In 1959 an engineer at Volvo patented a device with the potential to transform driving — the three-point seatbelt.
The carmaker then did something extraordinary. Rather than guarding the technology closely and using its innovation to give it a competitive edge, it released the design into the public domain.
“Thanks to its decision to share the invention in the interest of improving traffic safety . . . the three-point seatbelt is estimated to have saved a million lives globally,” Volvo said this year.
More than half a century later, the car industry faces a similar dilemma over whether such advances should be shared.
Many companies have spent vast sums developing proprietary technology, from electric driving systems to autonomous capabilities. Some patents are for competing nascent technologies.
With limited capital and huge spending commitments, manufacturers can only afford to place so many bets — and they want them to succeed. Now, a wave of open patents is sweeping the industry.
“None of those companies are doing it because they want to help other companies to thrive at their expense,” says Nigel Swycher, chief executive at Cipher Automotive, which compiles patent data across the industry. “They want to help them thrive so they can thrive also. It’s an interesting dichotomy.”
Among the best known examples is Toyota’s decision this year to open up its hybrid driving patents.
Whereas competitors could previously license the systems for a fee, now anyone can use the technology for free as long as they tell the automaker first.
“Based on the high volume of inquiries we receive about our vehicle electrification systems, from companies that recognise a need to popularise hybrid and other electrified vehicle technologies, we believe that now is the time for co-operation,” Shigeki Terashi, executive vice-president of Toyota, said in April.
The move will hurt Toyota in the short term — it was previously receiving royalty revenues from about 50 companies. But in the long term it wants to improve the survival chances of its own hybrid technology, in which a motor and battery work in sequence.
As regulators tighten emissions rules, some electric car options risk being squeezed out of existence. Toyota’s hybrid vehicles can only drive a very limited distance when solely using electric power, something that may lead to such cars being banned under proposed rules coming into force in the UK in 2040.
BMW is rolling out a system whereby its plug-in hybrid cars will automatically switch to electric-only power in city centres, in part to convince regulators of the merits of its technology, after the UK and others rolled back incentives for plug-in hybrids.
Pauline Debré, a partner at Linklaters in Paris who specialises in patent litigation, says that while it is “very counterintuitive” for patent specialists to open their innovation pools, “giving it to anybody for free helps to impose your model and your technology”.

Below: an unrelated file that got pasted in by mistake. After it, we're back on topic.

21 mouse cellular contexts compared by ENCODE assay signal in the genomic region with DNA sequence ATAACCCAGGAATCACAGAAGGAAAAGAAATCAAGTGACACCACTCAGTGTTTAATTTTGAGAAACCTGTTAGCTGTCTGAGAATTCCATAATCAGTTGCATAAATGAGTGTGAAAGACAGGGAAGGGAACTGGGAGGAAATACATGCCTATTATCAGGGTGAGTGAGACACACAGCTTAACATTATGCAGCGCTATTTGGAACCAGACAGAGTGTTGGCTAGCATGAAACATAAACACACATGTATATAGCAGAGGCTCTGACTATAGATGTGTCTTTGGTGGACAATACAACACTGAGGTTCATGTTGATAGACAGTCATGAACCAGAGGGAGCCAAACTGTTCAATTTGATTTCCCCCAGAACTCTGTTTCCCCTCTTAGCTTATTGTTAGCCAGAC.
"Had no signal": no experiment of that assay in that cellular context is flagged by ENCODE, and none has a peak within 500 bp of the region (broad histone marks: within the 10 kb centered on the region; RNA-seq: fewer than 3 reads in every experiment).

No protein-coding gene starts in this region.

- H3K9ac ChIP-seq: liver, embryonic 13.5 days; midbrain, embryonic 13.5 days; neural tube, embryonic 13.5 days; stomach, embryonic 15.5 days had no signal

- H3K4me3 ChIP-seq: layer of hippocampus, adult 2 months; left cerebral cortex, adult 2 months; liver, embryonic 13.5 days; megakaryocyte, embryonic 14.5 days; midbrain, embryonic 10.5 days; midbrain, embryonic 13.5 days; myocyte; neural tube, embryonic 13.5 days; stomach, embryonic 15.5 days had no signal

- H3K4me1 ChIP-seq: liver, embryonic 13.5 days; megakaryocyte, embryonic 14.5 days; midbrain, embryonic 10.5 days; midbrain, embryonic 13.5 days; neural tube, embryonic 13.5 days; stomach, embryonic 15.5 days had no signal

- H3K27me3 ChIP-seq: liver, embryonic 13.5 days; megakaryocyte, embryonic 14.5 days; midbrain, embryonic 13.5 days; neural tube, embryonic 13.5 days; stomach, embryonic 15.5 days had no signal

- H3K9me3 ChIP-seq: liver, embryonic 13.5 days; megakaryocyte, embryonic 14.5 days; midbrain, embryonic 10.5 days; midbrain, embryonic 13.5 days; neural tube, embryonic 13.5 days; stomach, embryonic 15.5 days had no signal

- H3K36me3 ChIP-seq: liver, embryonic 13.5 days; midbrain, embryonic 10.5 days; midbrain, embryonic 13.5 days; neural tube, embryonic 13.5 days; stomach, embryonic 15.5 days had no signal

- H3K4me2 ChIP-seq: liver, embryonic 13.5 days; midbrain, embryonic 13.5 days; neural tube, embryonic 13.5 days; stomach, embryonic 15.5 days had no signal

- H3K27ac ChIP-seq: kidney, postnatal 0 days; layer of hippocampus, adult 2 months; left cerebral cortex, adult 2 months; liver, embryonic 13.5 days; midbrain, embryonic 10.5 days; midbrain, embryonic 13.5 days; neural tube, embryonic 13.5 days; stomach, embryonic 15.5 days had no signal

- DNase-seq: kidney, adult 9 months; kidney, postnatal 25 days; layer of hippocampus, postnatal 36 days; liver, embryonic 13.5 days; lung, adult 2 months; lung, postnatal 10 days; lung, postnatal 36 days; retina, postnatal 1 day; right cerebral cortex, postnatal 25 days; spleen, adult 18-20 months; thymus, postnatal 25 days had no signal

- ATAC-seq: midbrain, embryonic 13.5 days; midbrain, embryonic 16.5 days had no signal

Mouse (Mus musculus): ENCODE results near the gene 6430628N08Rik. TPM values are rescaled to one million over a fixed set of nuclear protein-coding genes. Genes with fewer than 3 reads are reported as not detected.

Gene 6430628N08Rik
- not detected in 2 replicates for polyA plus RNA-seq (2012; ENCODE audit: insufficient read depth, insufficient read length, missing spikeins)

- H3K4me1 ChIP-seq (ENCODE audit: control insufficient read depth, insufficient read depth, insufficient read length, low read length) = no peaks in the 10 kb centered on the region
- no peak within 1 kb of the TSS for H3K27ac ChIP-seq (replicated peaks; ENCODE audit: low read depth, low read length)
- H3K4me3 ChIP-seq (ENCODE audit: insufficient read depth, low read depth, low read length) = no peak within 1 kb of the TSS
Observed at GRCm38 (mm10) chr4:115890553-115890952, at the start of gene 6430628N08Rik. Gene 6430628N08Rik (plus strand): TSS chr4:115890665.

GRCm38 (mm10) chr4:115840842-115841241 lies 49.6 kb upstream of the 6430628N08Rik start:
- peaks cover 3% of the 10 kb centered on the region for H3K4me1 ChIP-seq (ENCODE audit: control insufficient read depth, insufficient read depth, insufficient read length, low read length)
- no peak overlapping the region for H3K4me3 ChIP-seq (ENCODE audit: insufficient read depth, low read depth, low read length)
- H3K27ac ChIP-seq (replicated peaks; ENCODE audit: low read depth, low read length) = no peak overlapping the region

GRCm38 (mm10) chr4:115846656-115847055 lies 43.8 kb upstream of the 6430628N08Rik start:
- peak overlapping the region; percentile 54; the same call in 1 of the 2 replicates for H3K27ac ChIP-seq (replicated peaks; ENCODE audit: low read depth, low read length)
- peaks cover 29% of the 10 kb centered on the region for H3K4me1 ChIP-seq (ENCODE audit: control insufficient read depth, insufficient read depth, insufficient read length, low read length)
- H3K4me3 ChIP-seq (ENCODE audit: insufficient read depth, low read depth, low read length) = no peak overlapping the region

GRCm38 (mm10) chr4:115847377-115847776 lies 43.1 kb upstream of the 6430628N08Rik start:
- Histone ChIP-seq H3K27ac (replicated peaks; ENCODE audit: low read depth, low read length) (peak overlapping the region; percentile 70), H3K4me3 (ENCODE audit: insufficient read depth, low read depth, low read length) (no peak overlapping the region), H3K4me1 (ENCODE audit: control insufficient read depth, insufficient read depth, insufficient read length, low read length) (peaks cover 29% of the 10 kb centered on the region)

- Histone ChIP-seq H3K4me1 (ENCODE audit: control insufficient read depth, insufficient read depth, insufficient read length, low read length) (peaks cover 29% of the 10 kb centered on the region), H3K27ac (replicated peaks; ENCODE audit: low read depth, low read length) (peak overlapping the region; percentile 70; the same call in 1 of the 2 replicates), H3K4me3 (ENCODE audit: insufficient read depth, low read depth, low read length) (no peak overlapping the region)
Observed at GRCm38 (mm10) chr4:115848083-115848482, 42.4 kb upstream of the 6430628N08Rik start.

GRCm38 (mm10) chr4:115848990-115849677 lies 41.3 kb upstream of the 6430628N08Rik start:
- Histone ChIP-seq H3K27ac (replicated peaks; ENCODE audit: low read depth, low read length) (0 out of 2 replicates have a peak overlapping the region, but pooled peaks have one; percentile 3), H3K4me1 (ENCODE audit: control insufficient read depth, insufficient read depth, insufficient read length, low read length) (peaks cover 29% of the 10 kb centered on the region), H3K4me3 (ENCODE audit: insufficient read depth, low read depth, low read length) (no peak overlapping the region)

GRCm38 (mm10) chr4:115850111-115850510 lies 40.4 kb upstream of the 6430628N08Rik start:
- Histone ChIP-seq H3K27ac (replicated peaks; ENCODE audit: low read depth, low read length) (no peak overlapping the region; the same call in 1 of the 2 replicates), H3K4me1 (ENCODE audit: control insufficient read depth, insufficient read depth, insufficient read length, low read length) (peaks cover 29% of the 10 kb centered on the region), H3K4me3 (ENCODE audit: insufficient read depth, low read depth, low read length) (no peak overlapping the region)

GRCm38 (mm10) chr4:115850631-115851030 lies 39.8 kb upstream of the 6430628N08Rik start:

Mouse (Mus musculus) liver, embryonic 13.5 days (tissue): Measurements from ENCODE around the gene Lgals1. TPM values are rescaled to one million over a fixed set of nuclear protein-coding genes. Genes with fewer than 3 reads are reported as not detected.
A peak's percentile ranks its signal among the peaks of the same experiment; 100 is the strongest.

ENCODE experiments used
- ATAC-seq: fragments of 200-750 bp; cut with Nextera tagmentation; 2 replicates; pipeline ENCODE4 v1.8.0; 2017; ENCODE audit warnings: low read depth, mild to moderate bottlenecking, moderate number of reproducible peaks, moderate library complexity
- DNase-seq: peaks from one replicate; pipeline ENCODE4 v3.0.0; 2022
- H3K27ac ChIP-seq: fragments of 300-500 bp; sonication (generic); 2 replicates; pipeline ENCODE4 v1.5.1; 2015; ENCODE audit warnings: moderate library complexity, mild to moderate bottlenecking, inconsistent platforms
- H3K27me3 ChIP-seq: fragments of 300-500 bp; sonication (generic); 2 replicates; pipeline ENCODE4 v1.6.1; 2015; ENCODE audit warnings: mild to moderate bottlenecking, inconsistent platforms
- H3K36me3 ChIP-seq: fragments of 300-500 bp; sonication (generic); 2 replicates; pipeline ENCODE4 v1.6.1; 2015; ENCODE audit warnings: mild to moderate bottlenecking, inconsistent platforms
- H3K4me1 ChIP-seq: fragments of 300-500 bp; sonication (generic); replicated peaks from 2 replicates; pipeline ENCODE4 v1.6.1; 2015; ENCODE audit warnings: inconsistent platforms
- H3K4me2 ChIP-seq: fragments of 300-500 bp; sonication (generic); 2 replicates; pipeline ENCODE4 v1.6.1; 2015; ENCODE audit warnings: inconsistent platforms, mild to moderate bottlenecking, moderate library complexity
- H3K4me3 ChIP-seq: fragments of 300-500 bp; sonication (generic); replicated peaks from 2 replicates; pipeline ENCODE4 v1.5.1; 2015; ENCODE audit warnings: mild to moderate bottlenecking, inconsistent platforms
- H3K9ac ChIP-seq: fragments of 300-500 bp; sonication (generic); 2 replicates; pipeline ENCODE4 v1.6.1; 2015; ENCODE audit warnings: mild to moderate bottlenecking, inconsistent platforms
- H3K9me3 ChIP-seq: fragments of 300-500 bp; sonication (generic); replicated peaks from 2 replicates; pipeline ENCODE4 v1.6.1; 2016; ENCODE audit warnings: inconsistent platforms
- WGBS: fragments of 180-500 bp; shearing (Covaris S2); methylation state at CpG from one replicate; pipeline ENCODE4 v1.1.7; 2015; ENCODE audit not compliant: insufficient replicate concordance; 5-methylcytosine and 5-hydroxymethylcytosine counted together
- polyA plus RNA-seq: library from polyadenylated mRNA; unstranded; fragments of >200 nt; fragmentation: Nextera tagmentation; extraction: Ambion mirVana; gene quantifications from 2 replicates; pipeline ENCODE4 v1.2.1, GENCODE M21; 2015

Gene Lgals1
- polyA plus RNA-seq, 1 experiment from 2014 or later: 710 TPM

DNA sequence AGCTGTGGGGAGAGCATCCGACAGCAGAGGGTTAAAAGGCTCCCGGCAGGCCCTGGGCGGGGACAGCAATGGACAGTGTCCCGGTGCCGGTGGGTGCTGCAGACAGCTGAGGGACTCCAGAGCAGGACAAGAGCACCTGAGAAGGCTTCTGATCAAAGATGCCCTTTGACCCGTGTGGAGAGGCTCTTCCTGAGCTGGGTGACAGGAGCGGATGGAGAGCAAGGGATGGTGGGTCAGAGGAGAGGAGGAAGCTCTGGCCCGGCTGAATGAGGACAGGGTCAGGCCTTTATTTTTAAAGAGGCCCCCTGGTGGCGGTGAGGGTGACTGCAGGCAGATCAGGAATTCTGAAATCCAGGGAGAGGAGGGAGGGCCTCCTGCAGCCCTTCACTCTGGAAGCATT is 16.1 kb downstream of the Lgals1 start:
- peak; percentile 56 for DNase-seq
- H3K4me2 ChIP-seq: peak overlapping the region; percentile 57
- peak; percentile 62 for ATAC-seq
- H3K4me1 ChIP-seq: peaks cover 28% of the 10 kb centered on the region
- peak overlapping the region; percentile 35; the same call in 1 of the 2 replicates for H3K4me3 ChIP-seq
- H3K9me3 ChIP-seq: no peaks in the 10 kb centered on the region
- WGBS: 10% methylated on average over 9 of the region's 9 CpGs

This sharing approach helps big carmakers boost their technology but smaller players still fight vigorously to protect their own intellectual property.
Nowhere is the battle fought more fiercely than over designs. The industry is riddled with examples of Chinese companies that have copied western designs, prompting complaints from foreign carmakers. Honda, BMW and Fiat have all fallen prey to design copying by Chinese companies.
This year Jaguar Land Rover became the first overseas carmaker to sue successfully inside China, after domestic rival Jiangling Motor Corporation was banned from aping Range Rover designs on its Landwind model.
JLR has also used patents to protect its own vehicles closer to home. When Ineos, the chemicals group run by British billionaire Jim Ratcliffe, wanted to make its own off-road vehicle, it first tried to buy the designs for the Land Rover Defender from the British carmaker.
JLR pushed back despite suspending production of the Defender in 2016, and filed several sets of patents to safeguard its designs, stretching back to the vehicle’s first iteration in 1948.
On the surface, it was an unusual move — patents rarely protect a car’s shape. But for vehicles such as the Defender, the rugged, flat-sided design is core to their appeal. “[The] Defender will always be instantly recognisable as a Land Rover the world over,” said the carmaker, which is planning to release the latest iteration of the vehicle next year.
For other brands, the design can be a key part of the technology behind the vehicle itself. Dyson, which is trying to get into the car industry, filed its first patents for a vehicle about two years ago. It had already secured IP protection for a range of motor and battery technology — what it was seeking to protect was the shape of the car.
A heavily sloping windscreen and unusually large wheels may not seem critical elements to its planned car but the company believes these will help boost its efficiency, helping eke out the greatest range from a single charge of its electric battery.
“The whole point of an electric car is that it doesn’t waste power,” founder James Dyson told the Financial Times.
And in a memo about the car to staff, he highlighted the move to protect the designs.
“The vehicle will include fundamentally new technologies and make some inventive leaps,” Sir James wrote. “It is therefore important that we protect it with patents.”
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